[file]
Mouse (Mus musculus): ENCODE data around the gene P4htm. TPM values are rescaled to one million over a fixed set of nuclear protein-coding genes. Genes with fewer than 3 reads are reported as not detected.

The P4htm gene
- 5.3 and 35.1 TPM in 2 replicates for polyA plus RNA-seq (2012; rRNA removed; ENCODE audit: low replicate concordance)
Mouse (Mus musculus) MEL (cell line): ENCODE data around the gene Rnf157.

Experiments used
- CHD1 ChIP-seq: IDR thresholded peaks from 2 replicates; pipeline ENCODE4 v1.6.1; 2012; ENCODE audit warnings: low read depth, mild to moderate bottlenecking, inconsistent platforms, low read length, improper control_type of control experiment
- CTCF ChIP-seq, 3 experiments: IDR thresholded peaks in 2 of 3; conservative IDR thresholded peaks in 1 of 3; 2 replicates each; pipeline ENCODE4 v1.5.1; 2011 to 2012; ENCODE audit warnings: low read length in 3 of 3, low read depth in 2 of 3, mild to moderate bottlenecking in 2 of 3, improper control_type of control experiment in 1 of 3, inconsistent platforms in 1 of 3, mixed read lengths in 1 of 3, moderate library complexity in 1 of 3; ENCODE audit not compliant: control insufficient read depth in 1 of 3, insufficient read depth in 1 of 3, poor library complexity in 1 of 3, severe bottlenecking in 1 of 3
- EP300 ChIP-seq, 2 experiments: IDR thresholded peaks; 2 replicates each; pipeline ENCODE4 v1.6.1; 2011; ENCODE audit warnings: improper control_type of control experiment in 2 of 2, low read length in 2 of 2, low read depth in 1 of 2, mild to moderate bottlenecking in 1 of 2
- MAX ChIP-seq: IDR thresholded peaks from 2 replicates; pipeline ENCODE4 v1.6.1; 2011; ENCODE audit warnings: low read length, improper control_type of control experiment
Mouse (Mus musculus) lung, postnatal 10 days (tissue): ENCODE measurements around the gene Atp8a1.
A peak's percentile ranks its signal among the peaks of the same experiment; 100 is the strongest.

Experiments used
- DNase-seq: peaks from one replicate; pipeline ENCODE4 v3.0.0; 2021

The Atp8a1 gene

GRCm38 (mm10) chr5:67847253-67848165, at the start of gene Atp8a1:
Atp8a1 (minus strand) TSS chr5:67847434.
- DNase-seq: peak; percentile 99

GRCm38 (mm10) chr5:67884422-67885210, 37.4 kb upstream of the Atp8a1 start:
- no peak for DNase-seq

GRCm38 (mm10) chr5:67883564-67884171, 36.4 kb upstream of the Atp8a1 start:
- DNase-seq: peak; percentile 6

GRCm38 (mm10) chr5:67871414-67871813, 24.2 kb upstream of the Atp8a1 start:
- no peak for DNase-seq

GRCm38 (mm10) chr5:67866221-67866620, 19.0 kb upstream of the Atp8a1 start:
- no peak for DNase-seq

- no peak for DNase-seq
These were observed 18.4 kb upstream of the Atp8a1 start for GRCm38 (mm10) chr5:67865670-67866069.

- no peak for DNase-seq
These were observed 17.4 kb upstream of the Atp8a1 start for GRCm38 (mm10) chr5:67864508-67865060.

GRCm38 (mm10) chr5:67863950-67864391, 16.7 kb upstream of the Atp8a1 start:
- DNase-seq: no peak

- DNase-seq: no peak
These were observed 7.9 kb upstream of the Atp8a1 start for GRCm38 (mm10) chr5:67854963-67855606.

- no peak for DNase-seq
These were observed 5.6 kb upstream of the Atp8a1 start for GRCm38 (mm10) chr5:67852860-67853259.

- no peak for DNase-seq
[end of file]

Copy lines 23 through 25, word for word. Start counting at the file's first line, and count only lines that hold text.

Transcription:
- no peak for DNase-seq

GRCm38 (mm10) chr5:67866221-67866620, 19.0 kb upstream of the Atp8a1 start:
- no peak for DNase-seq